I’m afraid that the political conversations I’ve had lately have cost me some friends, but if you can’t sit down and have a good, heated, political discussion and then let it all roll off and still be friends, then what’s it worth anyway?
The last two elections have been undeniably close. That just means one thing: America is divided. Half of us vote one way. Half of us vote the other. Does that mean we can’t talk about it?
When I was living in France, I noticed how amazingly political conversation tends to be. The French talk about politics all year long the way we talk about it five weeks before an election. They gather in the evening for dinner, drinks, and conversation. The conversation usually turns political. Then they turn up the heat. They argue points for argument’s sake. Anyone in France can argue both sides of any debate. Political discussion is mostly an art form really. At some point, someone strikes a chord. Voices finally are raised. But, whatever.
They open another bottle of wine. They pass the cheese, and then some rich ice cream served with sweet crackers. Who cares? They’re still friends. How come the French can do this and we can’t? I don’t understand.
I am still going to love you even if you’re an idiot when it comes to politics
Having had this politically tenderizing experience in France at a tender age, I rather like the idea of kind-hearted political discussion. That doesn’t mean that I’m not opinionated. Au contraire. It just means that after we duke it out in the ring of political repartee, I’m still going to love you for everything else that makes you you aside from your political bias.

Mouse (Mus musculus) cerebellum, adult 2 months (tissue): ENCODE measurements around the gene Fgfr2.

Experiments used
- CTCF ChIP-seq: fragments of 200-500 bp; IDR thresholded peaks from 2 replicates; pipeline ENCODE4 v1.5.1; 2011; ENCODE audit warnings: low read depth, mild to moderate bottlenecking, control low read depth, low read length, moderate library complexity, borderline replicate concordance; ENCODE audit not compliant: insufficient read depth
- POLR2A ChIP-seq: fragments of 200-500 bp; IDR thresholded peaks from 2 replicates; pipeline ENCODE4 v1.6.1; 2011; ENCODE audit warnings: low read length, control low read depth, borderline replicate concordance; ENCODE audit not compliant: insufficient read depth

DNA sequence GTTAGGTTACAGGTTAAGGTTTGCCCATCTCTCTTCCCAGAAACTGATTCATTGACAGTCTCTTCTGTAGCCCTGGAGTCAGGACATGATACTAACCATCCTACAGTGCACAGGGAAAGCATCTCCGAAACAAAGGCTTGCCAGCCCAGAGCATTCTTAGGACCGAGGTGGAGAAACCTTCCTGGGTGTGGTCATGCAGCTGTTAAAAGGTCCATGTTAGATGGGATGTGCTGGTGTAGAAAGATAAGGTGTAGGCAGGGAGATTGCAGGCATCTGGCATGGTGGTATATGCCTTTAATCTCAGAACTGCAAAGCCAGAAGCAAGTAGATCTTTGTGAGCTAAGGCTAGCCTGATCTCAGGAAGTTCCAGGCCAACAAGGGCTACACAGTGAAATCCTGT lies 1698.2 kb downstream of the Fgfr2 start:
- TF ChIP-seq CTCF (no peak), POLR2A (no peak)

So then I get this email the other night that prompts me to read an article on the TIME / CNN website by Elizabeth Gilbert who wrote Eat, Pray, Love. (www.time.com Oct. 9, 2008). In it, Gilbert exclaims, “I’ve become obsessed with my father’s vote, losing sleep over it, worrying about it so much that you’d swear this entire election hinged on one man’s choice.” Dude. Elizabeth. Maybe Italy, India, and Indonesia were what you needed then, but now you need France. I haven’t lived in France in over 10 years, but I’d bet that nothing’s changed and that if you spent four months there you’d learn that the political party doesn’t make the man. I’m voting for the man that most of my friends are voting against this year. I don’t care. I just have to be sure and cast my vote, that’s all. In Italy, they’re happy. In India, they’re ascending. In Indonesia, they’re blissful. In France, they’re philosophical. Probably none of them are losing sleep my dear.
May we Americans aspire to heated political discussion that ends in a slap on the back, two kisses, and a see-ya.